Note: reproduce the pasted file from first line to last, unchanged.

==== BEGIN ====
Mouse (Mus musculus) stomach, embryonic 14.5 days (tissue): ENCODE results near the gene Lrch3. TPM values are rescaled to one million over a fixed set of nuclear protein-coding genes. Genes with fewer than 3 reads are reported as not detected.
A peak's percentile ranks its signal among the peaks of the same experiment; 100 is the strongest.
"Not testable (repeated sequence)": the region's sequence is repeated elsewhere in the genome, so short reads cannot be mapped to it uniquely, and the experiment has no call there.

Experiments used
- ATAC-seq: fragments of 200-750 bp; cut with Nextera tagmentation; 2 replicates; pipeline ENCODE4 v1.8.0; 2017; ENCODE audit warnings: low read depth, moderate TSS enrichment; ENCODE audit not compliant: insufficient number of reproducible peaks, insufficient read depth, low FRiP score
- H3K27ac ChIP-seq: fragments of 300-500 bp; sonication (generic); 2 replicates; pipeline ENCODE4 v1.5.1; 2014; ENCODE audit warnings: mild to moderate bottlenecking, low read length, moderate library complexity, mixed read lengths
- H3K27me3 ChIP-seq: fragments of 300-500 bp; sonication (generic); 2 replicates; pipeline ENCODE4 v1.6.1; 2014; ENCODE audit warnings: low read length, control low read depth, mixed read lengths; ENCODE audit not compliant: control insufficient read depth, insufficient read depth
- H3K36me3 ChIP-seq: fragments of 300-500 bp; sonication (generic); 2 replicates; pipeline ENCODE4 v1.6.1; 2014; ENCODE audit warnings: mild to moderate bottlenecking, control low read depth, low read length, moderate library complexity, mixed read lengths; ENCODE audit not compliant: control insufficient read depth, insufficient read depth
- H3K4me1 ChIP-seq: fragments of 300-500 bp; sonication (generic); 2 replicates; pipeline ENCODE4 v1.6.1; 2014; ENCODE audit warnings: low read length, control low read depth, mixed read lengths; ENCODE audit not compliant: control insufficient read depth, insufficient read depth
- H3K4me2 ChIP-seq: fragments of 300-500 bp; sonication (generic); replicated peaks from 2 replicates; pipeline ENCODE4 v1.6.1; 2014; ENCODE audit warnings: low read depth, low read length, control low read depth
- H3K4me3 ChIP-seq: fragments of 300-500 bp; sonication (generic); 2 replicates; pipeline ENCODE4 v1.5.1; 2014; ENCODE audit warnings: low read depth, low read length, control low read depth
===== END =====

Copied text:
Mouse (Mus musculus) stomach, embryonic 14.5 days (tissue): ENCODE results near the gene Lrch3. TPM values are rescaled to one million over a fixed set of nuclear protein-coding genes. Genes with fewer than 3 reads are reported as not detected.
A peak's percentile ranks its signal among the peaks of the same experiment; 100 is the strongest.
"Not testable (repeated sequence)": the region's sequence is repeated elsewhere in the genome, so short reads cannot be mapped to it uniquely, and the experiment has no call there.

Experiments used
- ATAC-seq: fragments of 200-750 bp; cut with Nextera tagmentation; 2 replicates; pipeline ENCODE4 v1.8.0; 2017; ENCODE audit warnings: low read depth, moderate TSS enrichment; ENCODE audit not compliant: insufficient number of reproducible peaks, insufficient read depth, low FRiP score
- H3K27ac ChIP-seq: fragments of 300-500 bp; sonication (generic); 2 replicates; pipeline ENCODE4 v1.5.1; 2014; ENCODE audit warnings: mild to moderate bottlenecking, low read length, moderate library complexity, mixed read lengths
- H3K27me3 ChIP-seq: fragments of 300-500 bp; sonication (generic); 2 replicates; pipeline ENCODE4 v1.6.1; 2014; ENCODE audit warnings: low read length, control low read depth, mixed read lengths; ENCODE audit not compliant: control insufficient read depth, insufficient read depth
- H3K36me3 ChIP-seq: fragments of 300-500 bp; sonication (generic); 2 replicates; pipeline ENCODE4 v1.6.1; 2014; ENCODE audit warnings: mild to moderate bottlenecking, control low read depth, low read length, moderate library complexity, mixed read lengths; ENCODE audit not compliant: control insufficient read depth, insufficient read depth
- H3K4me1 ChIP-seq: fragments of 300-500 bp; sonication (generic); 2 replicates; pipeline ENCODE4 v1.6.1; 2014; ENCODE audit warnings: low read length, control low read depth, mixed read lengths; ENCODE audit not compliant: control insufficient read depth, insufficient read depth
- H3K4me2 ChIP-seq: fragments of 300-500 bp; sonication (generic); replicated peaks from 2 replicates; pipeline ENCODE4 v1.6.1; 2014; ENCODE audit warnings: low read depth, low read length, control low read depth
- H3K4me3 ChIP-seq: fragments of 300-500 bp; sonication (generic); 2 replicates; pipeline ENCODE4 v1.5.1; 2014; ENCODE audit warnings: low read depth, low read length, control low read depth